Effect of New Illinois Child Support Law on Business Owners



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Illinois passed a new child support law that became effective on July 1, 2017. The new child support law makes it simple to calculate child support for a traditional employee since the child support obligation is based on income. The amount of child support is based on net income after certain expenses are deducted from income.

However, the analysis is much more difficult for paying parents who own their own business. Any parent who is obligated to pay child support who has a business interest as a sole proprietor, partner, member in an LLC or shareholder in a corporation must calculate expenses to arrive at income. However, some of the expenses that business owners claim may be considered countable income for child support purposes while simultaneously being counted as tax deductions on tax returns.

Business Expenses

Many expenses such as vehicle use, cell phone expenses and other personal expenses are traditionally paid out of a business account for tax purposes and are tax-deductible. However, payments for these expenses are often countable as income for tax and child support purposes.

New Law Language

The new Illinois child support law defines business income as the gross receipts of the business minus certain expenses. The expenses that are deducted from the gross receipts are those that are “ordinary and necessary” in the course of the business and that are necessary to carry out the function of the business. However, the “ordinary and necessary” definition is not spelled out in the new law.

Different types of businesses and industries have different mechanisms in place to determine important expense. Some businesses may consider certain expenses necessary while others do not. The businesses may find these expenses necessary in one year but not the next.

Certain Types of Income

The new law does state that certain types of business expenses can be considered as income, such as using a company car, a housing allowance, free housing or housing allowance. Furthermore, the new law states that expenses that are countable as income are those that are significant in amount and that serve to reduce an obligated party’s personal expenses.

Tax Purposes vs. Child Support Purposes

The new Illinois child support law and the federal tax laws are often at odds with each other. Businesses owners may try to increase expenses for tax purposes so that they owe less taxes. However, if some of these expenses are equated to income for child support purposes, business owners may try to reduce these expenses. For example, a business owner may try to accelerate depreciation or claim excessive business expenses on their tax return, but these expenses may not be properly factored in for child support purposes. Not all expenses that are included in a tax return should be factored in for child support. The new Illinois law permits the court to determine that accelerated depreciation or excessive business expenses should be excluded when determining the business owner’s income.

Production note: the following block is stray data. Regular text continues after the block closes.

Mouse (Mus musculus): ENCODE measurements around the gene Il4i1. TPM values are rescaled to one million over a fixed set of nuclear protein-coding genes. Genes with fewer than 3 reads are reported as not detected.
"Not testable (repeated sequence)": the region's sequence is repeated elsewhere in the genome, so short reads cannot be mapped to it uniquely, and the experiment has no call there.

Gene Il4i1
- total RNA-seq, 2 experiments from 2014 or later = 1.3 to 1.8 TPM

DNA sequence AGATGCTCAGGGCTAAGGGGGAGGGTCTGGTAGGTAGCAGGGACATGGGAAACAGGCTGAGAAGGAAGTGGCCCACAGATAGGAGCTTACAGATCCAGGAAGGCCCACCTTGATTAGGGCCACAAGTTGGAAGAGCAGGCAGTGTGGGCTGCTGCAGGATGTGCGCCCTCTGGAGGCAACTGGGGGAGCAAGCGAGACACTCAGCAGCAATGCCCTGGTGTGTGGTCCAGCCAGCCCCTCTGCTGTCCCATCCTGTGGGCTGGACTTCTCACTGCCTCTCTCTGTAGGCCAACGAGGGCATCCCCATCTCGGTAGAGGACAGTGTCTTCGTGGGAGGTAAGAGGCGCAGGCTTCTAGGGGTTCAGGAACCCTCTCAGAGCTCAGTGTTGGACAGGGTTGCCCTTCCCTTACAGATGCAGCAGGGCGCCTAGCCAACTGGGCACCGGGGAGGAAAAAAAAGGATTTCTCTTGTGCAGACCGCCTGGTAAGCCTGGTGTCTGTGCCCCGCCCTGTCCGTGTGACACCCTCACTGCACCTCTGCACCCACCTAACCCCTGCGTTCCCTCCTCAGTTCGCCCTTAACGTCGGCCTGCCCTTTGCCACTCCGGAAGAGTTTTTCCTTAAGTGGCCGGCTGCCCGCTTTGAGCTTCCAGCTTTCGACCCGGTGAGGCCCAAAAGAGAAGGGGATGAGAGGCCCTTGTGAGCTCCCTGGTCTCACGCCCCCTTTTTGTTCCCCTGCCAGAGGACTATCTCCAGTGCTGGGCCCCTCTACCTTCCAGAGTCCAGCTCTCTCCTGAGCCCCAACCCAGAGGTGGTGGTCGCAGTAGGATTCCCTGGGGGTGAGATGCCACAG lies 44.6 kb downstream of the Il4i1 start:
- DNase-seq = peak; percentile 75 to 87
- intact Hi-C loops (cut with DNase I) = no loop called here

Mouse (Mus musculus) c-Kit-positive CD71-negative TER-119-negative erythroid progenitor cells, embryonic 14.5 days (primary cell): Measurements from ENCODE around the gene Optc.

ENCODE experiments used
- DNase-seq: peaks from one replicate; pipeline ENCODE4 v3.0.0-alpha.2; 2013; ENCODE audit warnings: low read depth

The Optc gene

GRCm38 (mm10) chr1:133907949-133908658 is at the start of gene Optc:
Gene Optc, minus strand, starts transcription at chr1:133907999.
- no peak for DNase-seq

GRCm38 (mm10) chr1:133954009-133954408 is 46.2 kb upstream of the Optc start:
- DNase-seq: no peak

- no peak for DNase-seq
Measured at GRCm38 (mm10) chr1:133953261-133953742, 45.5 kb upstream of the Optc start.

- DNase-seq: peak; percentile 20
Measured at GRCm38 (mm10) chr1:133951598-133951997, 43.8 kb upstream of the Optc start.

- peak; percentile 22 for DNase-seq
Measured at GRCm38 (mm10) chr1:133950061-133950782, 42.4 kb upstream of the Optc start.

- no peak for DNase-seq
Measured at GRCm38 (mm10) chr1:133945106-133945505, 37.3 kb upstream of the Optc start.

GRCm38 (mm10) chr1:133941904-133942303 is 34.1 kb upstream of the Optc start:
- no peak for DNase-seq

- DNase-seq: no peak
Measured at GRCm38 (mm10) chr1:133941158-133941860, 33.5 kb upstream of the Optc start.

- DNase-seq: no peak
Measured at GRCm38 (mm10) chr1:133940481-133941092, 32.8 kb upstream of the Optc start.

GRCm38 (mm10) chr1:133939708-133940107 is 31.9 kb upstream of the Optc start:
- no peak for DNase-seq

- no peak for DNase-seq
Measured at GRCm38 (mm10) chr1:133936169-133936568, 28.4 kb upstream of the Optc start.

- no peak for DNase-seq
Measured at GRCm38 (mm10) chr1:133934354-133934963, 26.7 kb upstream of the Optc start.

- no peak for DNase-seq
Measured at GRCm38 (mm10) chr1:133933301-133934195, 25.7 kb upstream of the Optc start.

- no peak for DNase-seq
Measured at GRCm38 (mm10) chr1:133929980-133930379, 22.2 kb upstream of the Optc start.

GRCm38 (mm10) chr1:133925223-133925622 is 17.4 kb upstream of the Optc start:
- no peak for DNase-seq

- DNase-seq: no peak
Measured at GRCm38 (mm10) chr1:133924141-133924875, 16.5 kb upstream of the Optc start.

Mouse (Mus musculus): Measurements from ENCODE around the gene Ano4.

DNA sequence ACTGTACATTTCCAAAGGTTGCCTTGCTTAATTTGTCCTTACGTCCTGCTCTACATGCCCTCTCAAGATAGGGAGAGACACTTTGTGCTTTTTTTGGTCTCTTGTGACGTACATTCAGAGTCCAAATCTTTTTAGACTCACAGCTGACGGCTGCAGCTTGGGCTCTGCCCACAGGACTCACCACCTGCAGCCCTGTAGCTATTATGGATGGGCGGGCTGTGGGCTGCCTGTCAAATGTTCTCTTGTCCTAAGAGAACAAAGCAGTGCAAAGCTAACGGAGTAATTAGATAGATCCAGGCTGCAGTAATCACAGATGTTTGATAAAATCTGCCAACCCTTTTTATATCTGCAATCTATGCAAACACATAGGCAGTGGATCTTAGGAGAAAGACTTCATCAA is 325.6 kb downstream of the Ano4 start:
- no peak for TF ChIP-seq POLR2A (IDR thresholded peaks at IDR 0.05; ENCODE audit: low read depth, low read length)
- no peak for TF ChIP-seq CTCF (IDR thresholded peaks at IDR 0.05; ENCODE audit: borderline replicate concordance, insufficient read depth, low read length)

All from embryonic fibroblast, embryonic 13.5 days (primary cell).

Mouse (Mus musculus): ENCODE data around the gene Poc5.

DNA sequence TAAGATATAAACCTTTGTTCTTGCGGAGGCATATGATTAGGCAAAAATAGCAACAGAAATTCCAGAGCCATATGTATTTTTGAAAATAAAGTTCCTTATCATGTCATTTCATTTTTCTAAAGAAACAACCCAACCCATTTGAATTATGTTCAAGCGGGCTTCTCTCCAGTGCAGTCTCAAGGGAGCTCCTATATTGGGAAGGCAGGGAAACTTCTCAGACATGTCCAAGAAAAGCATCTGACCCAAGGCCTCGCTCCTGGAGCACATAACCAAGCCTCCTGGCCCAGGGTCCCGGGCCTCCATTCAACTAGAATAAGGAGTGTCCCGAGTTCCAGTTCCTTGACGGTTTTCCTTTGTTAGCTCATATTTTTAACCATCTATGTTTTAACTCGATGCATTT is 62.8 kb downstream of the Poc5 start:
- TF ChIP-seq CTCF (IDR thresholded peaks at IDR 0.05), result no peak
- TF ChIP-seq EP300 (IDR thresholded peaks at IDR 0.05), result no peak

Child Support Amount

The business owner’s income is then compared to the new child support tables. When determining the business owner’s income, the tax amount that he or she pays can be used instead of the rate of a normal employee.

Contact an Illinois Family Law Lawyer for Assistance with Your Child Support Order

If you are a business owner who wants to understand how child support is calculated on you, it is important to contact an experienced Illinois family law lawyer who is knowledgeable about businesses. You may wish to discuss how certain business expenses may be considered personal income and how they may impact the amount of support that you are obligated to pay.

If you are a parent who is entitled to receive child support on behalf of your children, it is also important that you seek legal advice from a lawyer familiar with the new Illinois child support law and guidelines. He or she can explain which types of business expenses may be considered in determining the paying spouse’s obligation to child support. Additionally, we can identify documents that you should gather to support your claim and explain which type of evidence that we will need to present to the court to demonstrate the business owner’s actual income and obligation regarding child support.

Because the child support law is new, it has not been litigated under often and appeals have been sparse. There is likely room for further disagreement and interpretation by the courts, so it is important to have a strong legal advocate on your side.


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Disclaimer: While every effort has been made to ensure the accuracy of this publication, it is not intended to provide legal advice as individual situations will differ and should be discussed with an expert and/or lawyer.
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